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g2gp 17-01-2009
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Creating and Using Virtual Reality: a Guide for the Arts and Humanities #

Virtual Reality Case Study Library#

Case Study 5: Virtual Wroxeter: Roman fortress#

Sally Exon, University of Birmingham

Virtual Wroxeter is a virtual reality model of Wroxeter Roman fortress in Shropshire. The model may be viewed on-line from http://www.bufau.bham.ac.uk/research/bt/default.htm or at the site museum at Wroxeter or Rowley's House Museum in Shrewsbury. It is also made available to schools on CD.

Wroxeter Virtual Fortress is a fully interactive educational package. Within the software, text is presented at a choice of three levels: UK national curriculum key stage 2 (age 9–11), key stage 3 (age 11–14) and an in-depth adult version. Background themes are introduced, including the Roman invasion of Britain, as well as topics interpreting the buildings of the fortress and life within the Roman army. The user explores the fortress using the computer mouse, moving around the reconstruction, 'walking' down streets, entering buildings or 'flying' over the fortress. Clicking on buildings displays text about them. There is also a guided tour option where the user is moved from building to building with text displayed at each part of the tour.

The Virtual Fortress was developed at the University of Birmingham Field Archaeology Unit (BUFAU) as part of a British Telecom sponsored project, Access to Archaeology. The project uses computer-based techniques to present data collected by the Wroxeter Hinterland Project to a wider audience.

The reconstruction was created using Superscape's VRT software. Due to the size and complexity of the fortress plan, and to avoid splitting the reconstruction into several worlds, a variety of optimisation techniques was used to minimise the number of facets displayed at any one time. The reconstruction was to be web-deliverable so filesize was an important consideration.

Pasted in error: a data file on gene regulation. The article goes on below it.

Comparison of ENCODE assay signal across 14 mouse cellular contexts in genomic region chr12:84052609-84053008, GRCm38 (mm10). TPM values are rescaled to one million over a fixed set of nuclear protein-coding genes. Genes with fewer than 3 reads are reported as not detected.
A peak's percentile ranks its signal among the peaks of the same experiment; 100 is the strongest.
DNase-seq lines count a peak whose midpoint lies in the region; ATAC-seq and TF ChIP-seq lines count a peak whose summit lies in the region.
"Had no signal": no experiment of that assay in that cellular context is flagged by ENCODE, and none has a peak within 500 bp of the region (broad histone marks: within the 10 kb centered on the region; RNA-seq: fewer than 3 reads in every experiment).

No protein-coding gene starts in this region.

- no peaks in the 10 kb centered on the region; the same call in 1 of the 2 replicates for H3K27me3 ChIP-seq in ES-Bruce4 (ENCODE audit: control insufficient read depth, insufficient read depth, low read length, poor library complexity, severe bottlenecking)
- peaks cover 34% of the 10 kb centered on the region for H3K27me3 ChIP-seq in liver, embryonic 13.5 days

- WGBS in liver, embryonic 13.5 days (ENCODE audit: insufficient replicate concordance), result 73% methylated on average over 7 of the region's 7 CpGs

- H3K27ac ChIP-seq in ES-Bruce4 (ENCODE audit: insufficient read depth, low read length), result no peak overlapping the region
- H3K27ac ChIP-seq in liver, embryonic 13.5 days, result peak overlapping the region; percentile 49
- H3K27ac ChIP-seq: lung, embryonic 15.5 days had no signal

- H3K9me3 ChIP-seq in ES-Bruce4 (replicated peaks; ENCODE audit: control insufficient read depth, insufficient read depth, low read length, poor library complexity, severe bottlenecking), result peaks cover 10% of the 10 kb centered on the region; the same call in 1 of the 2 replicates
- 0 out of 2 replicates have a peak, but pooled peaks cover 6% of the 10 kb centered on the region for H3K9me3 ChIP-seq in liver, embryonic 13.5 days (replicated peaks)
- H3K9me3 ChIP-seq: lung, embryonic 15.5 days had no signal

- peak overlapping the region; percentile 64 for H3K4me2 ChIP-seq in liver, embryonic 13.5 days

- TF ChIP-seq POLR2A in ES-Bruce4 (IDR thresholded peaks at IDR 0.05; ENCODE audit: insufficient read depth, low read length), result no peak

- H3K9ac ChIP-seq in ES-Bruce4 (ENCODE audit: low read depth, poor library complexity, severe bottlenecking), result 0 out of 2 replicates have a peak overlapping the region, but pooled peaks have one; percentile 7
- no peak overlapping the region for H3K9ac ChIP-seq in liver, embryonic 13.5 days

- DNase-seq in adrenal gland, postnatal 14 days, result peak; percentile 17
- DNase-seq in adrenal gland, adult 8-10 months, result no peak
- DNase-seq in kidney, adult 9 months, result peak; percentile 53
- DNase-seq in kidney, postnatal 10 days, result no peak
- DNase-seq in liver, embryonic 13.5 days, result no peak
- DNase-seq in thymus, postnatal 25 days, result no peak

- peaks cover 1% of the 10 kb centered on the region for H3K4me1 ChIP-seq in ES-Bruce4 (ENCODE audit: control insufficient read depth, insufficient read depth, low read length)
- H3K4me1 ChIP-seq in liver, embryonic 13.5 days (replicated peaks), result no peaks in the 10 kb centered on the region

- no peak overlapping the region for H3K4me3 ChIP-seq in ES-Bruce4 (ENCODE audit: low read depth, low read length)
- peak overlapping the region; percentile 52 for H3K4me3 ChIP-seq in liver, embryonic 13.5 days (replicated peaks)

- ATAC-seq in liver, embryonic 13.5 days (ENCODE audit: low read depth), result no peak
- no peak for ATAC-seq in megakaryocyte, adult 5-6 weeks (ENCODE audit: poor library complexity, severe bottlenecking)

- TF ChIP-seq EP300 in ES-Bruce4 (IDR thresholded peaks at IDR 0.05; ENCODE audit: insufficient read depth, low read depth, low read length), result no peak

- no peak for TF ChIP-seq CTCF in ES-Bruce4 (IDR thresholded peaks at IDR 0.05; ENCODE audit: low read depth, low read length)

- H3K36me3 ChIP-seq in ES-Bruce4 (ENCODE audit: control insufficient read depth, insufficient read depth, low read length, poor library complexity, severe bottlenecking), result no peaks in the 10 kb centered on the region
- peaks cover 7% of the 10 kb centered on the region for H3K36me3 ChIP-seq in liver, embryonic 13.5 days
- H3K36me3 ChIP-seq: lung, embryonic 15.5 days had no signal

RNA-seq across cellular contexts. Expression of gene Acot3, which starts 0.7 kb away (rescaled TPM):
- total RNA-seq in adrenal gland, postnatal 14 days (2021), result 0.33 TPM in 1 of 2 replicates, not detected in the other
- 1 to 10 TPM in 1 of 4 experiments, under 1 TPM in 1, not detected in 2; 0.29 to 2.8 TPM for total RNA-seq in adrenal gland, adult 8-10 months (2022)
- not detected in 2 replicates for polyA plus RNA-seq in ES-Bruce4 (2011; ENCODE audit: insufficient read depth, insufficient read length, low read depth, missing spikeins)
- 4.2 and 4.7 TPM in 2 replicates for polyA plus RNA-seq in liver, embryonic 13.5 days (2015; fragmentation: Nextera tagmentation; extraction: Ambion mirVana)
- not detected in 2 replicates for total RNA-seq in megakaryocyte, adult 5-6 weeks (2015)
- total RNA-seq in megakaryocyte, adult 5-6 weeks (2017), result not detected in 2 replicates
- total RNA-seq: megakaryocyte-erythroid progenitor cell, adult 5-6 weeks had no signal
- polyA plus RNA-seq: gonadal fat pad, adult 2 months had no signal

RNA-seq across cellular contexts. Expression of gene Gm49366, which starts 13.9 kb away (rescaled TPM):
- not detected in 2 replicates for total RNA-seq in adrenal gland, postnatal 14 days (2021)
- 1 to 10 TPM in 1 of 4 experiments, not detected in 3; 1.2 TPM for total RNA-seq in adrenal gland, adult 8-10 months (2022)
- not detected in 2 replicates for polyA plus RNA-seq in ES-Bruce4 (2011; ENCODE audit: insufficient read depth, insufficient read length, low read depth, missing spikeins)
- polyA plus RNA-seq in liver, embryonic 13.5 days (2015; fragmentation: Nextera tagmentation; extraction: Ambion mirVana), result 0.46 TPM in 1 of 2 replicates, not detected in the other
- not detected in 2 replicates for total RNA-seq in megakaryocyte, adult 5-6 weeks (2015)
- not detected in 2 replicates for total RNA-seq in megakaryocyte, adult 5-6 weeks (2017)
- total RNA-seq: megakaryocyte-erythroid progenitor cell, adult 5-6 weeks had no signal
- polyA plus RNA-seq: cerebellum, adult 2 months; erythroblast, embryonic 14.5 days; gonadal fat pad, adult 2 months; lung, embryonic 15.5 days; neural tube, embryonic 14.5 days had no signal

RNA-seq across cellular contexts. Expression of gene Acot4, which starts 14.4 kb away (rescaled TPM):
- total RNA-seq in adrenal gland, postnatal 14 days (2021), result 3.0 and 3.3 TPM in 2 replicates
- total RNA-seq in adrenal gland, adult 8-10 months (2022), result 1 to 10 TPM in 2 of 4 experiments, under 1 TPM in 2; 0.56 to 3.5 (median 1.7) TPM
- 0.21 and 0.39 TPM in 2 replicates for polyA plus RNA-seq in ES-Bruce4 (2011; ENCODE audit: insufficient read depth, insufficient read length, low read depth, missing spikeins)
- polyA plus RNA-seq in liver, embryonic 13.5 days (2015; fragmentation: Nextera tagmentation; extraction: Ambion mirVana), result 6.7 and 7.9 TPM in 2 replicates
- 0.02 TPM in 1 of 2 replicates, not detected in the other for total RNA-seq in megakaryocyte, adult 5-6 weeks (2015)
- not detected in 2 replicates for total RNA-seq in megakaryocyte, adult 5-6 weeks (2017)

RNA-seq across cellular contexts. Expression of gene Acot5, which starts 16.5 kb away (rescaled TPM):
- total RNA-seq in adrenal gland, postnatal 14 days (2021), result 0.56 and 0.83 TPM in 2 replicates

Techniques employed in this way were:

  • The inside and outside of buildings were built separately, the insides only being displayed as the user opens a door or enters a building
  • The hospital was a very large building with many similar small wards off a central corridor. A small number of generic rooms were created. One of these is positioned in the correct place when the user opens a door to enter a ward. This helped to reduce filesize by removing the necessity for copies of rooms to exist behind each door
  • The Software Development Kit was used to create an extension to VRT for performing Level of Detail (LOD) operations. VRT's own function (called distancing) calculates the distance of the viewpoint to the centre point of the object. This method is problematic if objects are very large or asymmetrical (such as fortress defences). In this situation the viewpoint may be close to an edge of an object but the distancing function calculates that the centre point is far away and swaps to a simpler version of the object. Splitting objects up into many smaller parts and distancing on each would have increased the number of facets displayed and the file size to an unacceptable degree. The extension that was developed calculates the position of the viewpoint from the bounding box of the object allowing large asymmetric objects to be used in the world.

The fortress and pages decribing it are highly integrated. Interaction between the VR and HTML was implemented using Javascript, DHTML and stylesheet techniques.

The use of low-resolution PC-based virtual reality techniques allows this software to run without the need for expensive specialist hardware or software.